Advertisements on Blogspot sites lead to support scam

Posted by   Martijn Grooten on   May 9, 2016

In our research for the VBWeb tests, in which we measure the ability of security products to block malicious web traffic, we recently noticed some sites hosted on Google's Blogspot service that presented the user with a warning about a malware error and a telephone number which they were urged to call in order to speak to "Microsoft technicians" about the issue.

Despite ransomware being the most serious (and for cybercriminals most profitable) threat right now, there is still a market for scams that exploit the hardest-to-fix vulnerability: human gullibility.

While support scammers initially took the initiative themselves and telephoned random people, telling them that they had serious (entirely fabricated) computer issues that needed to be fixed, the trend in recent years has been to present the user with a pop-up and make them place the call. In both cases, of course, there is a hefty fee for "fixing" these imaginary problems.

supportscamfiddler.png
In this case, the sites that served the pop-up were laden with ads, to such a point that the ads literally hid all of the sites' actual content (celebrity photos) — but a user wouldn't realise this until they actually visited an affected site. Though the majority of these ads were a mere nuisance, one of the (legitimate) ad providers served the pop-up through a number of redirects.

We have seen similar blogs affected by malvertising that serves exploit kits, which often leads to ransomware — a significantly more serious threat. But security software running on the endpoint does at least have a chance against ransomware. Against a gullible user there is no protection.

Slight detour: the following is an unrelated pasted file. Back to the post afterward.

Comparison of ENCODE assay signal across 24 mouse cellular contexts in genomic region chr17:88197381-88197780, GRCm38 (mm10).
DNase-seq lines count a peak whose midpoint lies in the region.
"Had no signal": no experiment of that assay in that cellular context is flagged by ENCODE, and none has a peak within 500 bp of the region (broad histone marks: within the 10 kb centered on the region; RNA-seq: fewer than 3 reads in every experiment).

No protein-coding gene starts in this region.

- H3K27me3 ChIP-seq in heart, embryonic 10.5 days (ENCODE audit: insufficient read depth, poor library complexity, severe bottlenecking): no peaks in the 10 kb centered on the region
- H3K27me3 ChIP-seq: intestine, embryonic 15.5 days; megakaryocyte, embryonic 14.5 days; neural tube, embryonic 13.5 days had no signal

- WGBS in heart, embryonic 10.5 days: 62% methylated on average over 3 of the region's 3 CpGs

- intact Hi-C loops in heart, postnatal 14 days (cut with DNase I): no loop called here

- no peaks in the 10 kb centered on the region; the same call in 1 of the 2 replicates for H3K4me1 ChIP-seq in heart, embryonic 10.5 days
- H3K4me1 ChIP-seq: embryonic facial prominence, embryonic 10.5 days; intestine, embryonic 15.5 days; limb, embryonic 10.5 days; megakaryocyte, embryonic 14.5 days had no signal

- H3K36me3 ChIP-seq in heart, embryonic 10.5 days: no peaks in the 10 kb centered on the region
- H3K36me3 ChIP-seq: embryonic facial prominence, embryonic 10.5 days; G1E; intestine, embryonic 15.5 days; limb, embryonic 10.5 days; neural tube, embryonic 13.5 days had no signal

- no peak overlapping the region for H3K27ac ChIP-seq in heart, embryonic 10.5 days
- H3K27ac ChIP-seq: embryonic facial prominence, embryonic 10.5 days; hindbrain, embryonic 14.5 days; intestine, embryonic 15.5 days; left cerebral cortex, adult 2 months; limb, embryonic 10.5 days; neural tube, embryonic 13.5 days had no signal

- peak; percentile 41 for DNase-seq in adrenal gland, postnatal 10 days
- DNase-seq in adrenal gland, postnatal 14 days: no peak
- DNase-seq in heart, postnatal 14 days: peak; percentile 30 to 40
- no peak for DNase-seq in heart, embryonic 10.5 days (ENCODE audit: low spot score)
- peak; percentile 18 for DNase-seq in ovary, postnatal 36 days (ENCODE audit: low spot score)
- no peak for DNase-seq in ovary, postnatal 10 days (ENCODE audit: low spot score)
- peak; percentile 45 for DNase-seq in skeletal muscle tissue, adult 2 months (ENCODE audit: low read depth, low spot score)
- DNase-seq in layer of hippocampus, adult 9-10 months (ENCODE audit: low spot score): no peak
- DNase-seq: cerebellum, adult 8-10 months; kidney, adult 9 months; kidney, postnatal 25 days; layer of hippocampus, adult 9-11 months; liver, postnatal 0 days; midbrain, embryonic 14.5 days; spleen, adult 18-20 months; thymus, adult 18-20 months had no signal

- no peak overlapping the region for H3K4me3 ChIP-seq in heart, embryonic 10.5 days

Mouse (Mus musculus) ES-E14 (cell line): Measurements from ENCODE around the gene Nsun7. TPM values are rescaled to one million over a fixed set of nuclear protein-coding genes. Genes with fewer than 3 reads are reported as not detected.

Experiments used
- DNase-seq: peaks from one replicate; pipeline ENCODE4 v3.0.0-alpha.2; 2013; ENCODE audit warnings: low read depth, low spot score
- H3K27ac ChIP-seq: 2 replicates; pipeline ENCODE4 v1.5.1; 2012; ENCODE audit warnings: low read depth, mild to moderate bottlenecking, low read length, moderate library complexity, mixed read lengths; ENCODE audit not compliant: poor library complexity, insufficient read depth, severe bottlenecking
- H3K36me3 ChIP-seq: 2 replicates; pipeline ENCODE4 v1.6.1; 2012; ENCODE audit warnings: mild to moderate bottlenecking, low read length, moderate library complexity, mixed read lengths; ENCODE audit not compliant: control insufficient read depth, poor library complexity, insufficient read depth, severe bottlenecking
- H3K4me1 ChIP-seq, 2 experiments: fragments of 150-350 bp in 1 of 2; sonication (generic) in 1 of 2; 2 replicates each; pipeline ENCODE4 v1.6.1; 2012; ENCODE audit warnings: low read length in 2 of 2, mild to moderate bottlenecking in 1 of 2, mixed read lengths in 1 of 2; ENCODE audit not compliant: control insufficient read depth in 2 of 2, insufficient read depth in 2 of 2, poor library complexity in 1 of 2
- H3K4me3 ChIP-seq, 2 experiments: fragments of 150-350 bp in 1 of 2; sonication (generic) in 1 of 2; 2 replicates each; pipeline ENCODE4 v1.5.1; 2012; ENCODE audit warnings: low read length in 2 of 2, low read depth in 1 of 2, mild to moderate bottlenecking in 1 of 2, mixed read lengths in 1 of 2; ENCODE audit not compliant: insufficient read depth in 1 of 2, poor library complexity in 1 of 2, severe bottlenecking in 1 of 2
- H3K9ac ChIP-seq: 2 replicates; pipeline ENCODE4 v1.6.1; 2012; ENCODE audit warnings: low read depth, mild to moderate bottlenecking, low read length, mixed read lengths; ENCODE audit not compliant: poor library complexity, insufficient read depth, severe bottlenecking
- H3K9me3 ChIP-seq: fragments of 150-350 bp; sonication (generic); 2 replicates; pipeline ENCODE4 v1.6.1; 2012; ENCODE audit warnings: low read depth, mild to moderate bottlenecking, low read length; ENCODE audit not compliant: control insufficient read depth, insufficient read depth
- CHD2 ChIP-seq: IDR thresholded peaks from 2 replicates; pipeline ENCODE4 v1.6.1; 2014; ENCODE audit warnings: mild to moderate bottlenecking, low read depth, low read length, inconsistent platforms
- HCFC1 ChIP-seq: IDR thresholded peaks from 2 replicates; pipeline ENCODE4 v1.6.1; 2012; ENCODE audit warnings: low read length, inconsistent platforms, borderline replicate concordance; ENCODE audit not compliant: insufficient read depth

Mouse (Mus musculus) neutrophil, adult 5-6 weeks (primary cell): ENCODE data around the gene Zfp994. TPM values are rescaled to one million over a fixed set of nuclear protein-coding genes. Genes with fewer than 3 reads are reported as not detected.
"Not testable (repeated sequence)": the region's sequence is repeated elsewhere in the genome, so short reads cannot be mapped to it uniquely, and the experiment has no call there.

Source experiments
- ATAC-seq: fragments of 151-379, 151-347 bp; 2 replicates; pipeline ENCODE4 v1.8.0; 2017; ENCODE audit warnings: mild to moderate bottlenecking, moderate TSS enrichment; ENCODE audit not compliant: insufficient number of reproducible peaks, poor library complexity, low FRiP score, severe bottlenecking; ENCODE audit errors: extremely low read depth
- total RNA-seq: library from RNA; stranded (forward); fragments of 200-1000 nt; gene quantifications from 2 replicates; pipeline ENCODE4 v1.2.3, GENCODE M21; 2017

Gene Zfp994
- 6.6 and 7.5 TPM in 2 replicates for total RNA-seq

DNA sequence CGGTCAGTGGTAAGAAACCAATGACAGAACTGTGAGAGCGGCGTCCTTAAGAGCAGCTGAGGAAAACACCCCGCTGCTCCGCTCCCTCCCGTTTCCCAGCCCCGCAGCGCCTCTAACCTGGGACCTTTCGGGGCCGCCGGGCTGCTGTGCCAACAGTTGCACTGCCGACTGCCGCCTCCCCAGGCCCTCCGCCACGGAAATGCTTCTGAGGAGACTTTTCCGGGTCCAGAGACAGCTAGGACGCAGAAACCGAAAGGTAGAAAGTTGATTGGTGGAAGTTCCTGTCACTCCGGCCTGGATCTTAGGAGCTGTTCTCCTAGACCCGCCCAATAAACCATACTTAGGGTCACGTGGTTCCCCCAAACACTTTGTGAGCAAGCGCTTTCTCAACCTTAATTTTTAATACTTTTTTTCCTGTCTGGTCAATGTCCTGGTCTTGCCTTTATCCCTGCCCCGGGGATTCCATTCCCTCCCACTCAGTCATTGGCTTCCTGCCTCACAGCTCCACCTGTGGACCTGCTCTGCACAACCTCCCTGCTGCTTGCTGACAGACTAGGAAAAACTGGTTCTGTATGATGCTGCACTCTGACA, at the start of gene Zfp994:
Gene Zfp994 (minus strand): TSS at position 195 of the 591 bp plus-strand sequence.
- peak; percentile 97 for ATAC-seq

techsupportscam_5may_2016.png

At VB2014, Malwarebytes researcher Jérôme Segura presented a paper on support scams. At VB2016 in Denver, he and his colleague Chris Boyd will present a paper on malvertising. Registration for VB2016 is now open.

This blog was written by Martijn Grooten together with Adrian Luca.

twitter.png
fb.png
linkedin.png
hackernews.png
reddit.png

 

Latest posts:

Cybersecurity Assessment Tool launched by Ford Foundation

The Ford Foundation has launched a tool designed to help nonprofit organizations assess their own cybersecurity efforts.

VB2020 presentation: Another threat actor day…

At VB2020 localhost Paul Jung, of Excellium Services, detailed an incident response that he and his team faced when, in December 2019, a Belgian hospital required their help to manage a breach of their informations system.

VB2020 presentation: Ramsay: a cyber-espionage toolkit tailored for air-gapped networks

At VB2020 localhost, ESET researcher Ignacio Sanmillan spoke about Ramsay, a toolkit specifically designed to steal documents and operate within air-gapped networks.

VB2020 TIPS presentation: Business Email Compromise – Scalable Attribution Powering Industry and Law Enforcement Collaboration

As part of VB2020 localhost we were proud to co-host the Threat Intelligence Practitioners' Summmit (TIPS), put together by the Cyber Threat Alliance. In a series of blog posts we highlight some of the talks presented in the Summit and the important…

VB2020 TIPS presentation: Collaborating with Competitors: A Better Strategy to Beat Adversaries

As part of VB2020 localhost we were proud to co-host the Threat Intelligence Practitioners' Summmit (TIPS), put together by the Cyber Threat Alliance. In a series of blog posts we highlight some of the talks presented in the Summit and the important…

We have placed cookies on your device in order to improve the functionality of this site, as outlined in our cookies policy. However, you may delete and block all cookies from this site and your use of the site will be unaffected. By continuing to browse this site, you are agreeing to Virus Bulletin's use of data as outlined in our privacy policy.